Forex RCI: Tribunal decides whom to call as witness, says ex-RCI head

(MMO) – The Royal Commission of Inquiry (RCI) will decide on witnesses once the government determines the terms and reference for the inquiry into the foreign exchange (forex) losses suffered by Bank Negara Malaysia (BNM) some 25 years ago, a retired judge said.

Haidar Mohamed Noor, who chaired the RCI into the V K Lingam video clip in 2007, said the calling of witnesses was the exclusive right of the tribunal.

“The secretary of the RCI will then issue subpoenas for witnesses to appear before them,” he said.

Haidar said this in response to Dr Mahathir’s Mohamad lawyer hoping that the former prime minister would be called to testify before the RCI.

Mohamed Haniff Khatri Abdulla had said Dr Mahathir was not called to appear before the special task force which conducted a preliminary investigation to determine the quantum of losses.

Dr Mahathir was prime minister when the alleged scandal took place.

Haidar, who retired as chief judge of Malaya in 2003, said the task force was a “toothless committee” as its findings had no legal effect, unlike the RCI.

“Based on the subject matter, I believe Dr Mahathir, (former finance minister) Daim Zainuddin and Ahmad Mohd Don (Bank Negara governor from 1994 to 1998) will have to be called to fill in the narratives,” he said.

He said former BNM assistant governor Abdul Murad Khalid is also a notable witness.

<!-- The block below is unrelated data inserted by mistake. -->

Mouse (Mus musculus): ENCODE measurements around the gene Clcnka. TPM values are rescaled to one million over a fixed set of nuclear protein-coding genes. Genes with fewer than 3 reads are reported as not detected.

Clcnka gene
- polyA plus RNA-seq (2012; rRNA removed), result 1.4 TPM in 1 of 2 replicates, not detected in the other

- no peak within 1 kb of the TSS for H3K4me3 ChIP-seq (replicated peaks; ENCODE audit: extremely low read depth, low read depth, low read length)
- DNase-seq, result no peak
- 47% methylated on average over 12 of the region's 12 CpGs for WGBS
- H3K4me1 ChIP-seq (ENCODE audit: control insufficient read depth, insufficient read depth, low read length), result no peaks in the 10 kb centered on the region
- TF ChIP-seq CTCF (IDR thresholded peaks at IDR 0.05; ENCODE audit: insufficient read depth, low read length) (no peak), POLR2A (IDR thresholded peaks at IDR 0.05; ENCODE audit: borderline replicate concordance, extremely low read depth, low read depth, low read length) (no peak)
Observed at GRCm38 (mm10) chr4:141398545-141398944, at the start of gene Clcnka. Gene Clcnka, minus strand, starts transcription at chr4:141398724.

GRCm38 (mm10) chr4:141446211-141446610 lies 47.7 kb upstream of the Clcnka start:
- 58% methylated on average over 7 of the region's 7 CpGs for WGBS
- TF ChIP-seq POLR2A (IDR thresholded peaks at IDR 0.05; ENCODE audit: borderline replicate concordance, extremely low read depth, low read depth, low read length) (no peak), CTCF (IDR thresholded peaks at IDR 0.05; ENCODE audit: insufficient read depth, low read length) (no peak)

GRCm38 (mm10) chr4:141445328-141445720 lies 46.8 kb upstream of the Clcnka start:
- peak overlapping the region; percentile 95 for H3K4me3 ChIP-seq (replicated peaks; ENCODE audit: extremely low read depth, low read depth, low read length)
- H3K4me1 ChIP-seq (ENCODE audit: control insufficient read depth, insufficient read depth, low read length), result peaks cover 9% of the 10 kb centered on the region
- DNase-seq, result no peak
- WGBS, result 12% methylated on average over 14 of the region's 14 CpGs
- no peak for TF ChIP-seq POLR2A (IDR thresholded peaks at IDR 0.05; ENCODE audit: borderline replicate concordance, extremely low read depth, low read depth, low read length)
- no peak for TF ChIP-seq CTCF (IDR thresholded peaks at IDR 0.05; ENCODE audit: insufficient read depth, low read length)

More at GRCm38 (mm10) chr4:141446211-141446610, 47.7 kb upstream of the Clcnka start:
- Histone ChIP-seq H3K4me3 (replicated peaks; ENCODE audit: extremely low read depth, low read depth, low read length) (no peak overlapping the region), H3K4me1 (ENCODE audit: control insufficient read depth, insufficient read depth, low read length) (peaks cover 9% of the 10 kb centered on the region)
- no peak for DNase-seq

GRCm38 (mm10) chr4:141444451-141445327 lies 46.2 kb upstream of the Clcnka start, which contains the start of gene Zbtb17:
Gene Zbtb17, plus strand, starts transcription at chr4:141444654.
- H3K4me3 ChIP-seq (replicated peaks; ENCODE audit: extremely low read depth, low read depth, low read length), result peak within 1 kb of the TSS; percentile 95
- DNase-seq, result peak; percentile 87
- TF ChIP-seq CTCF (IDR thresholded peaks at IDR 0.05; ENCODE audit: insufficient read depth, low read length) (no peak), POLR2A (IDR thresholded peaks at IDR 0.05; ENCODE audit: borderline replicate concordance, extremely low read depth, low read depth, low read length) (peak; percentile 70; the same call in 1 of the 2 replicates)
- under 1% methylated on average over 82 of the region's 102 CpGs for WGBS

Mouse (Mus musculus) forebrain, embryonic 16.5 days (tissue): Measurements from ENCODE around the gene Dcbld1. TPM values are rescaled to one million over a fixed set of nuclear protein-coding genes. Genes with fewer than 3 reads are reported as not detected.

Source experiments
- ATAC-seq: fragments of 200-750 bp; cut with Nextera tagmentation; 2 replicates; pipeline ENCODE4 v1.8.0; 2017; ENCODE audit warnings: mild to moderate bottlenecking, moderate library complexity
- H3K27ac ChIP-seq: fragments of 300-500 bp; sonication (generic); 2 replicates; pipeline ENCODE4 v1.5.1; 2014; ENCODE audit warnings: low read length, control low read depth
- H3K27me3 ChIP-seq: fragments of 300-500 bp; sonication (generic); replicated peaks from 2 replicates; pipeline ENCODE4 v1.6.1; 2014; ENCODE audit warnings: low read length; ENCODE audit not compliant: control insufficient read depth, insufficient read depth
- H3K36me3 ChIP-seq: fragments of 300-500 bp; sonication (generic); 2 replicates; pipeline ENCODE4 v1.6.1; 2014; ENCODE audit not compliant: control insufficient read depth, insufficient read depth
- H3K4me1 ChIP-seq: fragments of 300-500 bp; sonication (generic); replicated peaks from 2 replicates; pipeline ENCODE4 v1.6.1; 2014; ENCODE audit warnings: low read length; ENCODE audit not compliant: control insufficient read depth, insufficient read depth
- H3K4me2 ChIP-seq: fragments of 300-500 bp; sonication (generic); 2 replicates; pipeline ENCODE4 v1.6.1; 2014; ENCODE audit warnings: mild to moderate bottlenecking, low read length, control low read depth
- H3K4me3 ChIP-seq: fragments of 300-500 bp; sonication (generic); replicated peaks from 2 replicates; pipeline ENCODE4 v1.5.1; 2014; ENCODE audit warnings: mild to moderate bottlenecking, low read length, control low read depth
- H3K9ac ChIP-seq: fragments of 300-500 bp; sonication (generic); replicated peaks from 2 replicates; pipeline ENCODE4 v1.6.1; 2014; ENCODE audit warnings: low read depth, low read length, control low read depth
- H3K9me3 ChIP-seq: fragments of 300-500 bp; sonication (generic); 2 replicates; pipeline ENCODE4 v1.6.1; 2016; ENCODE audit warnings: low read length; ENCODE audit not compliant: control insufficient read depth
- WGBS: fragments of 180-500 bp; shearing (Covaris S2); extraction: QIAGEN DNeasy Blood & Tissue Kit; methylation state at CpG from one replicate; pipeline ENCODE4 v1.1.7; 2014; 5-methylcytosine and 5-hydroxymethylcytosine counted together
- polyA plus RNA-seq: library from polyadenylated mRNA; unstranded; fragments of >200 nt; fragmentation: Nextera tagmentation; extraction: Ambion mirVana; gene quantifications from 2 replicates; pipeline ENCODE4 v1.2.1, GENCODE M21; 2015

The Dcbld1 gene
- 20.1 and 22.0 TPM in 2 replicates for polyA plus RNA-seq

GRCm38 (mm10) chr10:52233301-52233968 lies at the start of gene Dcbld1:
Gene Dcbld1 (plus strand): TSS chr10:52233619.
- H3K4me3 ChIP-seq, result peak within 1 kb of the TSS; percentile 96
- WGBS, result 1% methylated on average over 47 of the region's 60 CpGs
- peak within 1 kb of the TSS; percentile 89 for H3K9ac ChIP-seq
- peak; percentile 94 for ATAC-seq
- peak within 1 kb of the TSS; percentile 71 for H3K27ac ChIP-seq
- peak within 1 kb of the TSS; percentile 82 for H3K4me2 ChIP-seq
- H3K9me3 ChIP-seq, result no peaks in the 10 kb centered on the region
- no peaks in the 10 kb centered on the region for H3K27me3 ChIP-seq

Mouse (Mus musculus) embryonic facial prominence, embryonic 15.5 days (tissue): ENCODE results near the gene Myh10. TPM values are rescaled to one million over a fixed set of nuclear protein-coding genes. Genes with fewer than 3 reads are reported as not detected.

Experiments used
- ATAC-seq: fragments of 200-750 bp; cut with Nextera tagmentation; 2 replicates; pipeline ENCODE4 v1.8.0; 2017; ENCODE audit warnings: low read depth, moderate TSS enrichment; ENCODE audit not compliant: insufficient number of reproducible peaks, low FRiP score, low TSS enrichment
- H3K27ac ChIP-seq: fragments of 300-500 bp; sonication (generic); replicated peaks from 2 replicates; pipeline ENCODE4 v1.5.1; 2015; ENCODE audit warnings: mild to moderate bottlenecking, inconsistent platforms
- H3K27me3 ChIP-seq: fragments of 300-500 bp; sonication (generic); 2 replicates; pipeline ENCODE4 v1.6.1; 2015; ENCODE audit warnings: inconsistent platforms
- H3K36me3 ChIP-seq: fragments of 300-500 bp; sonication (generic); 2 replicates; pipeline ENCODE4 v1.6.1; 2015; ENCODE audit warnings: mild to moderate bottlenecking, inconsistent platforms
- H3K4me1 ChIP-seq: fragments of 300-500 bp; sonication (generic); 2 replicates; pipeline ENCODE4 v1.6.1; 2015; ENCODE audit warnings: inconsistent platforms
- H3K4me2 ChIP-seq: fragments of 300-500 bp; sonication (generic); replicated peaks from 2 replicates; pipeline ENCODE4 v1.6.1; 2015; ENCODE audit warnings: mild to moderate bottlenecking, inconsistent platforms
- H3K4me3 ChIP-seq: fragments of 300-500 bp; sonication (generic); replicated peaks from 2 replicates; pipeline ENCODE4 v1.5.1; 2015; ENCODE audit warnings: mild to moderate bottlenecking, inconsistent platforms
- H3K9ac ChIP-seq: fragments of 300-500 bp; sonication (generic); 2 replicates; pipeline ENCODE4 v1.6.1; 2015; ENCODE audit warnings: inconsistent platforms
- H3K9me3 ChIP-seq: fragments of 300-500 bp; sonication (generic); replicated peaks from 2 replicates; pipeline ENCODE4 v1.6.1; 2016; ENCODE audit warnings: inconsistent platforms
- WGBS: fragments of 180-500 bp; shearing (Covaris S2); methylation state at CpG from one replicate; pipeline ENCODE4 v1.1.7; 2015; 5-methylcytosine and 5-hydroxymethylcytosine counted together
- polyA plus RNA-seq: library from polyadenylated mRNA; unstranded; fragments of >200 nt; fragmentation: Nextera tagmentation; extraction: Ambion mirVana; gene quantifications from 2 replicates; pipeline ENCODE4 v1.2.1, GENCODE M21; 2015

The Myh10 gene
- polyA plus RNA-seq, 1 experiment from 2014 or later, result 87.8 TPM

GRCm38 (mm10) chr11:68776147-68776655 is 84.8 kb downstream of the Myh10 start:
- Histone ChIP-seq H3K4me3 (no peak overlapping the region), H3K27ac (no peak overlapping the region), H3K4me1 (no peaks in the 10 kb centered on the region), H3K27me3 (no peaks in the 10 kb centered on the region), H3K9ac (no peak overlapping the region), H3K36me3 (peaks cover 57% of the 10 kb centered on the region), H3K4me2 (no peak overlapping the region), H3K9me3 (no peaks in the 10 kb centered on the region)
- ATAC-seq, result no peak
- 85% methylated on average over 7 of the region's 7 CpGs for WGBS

The task force found that the central bank had incurred forex losses of at least US$10 billion (about RM44 billion) between 1991 and 1993.

Among those who appeared before the task force were Nor Mohamed Yakcop, the man who resigned from BNM after the forex losses became public, former finance minister Anwar Ibrahim, and ex-opposition leader Lim Kit Siang.

Haidar said the RCI hearing was a semi-judicial proceeding and inadmissible statements could be accepted.

“There is no hard and fast rule to rely on provisions in the Evidence Act,” he said.

Haidar said the government would also provide the commission with legal officers from the Attorney-General’s Chambers to assist them in the inquiry.

He said the government would set a time frame to complete the inquiry and the commission would submit its report to the cabinet which would decide whether to make it public.

“As a formality, the commission members will present a copy of the report to the Yang di-Pertuan Agong to mark its function being over,” he said.

Meanwhile, retired Federal Court judge Gopal Sri Ram said the findings of a RCI could not be reviewed, as decided by the Federal Court in Lingam’s case.

(The RCI in 2008 concluded there were several individuals, who were involved in judicial fixing.)

“However, the attorney-general could rely on the RCI proposal to file criminal charges. Parties could also rely on evidence that could be used in civil suits,” he added.

Sri Ram said the RCI could issue a warrant of arrest to compel the attendance of any person.

On Wednesday, the Prime Minister’s Office said the cabinet had agreed to set up the RCI as there was sufficient evidence to justify further investigation into the matter.

It said the RCI was to protect public interests by determining the extent to which the losses had affected national reserves.

The task force, which was set up on Feb 15, was chaired by former chief secretary to the government Mohd Sidek Hassan.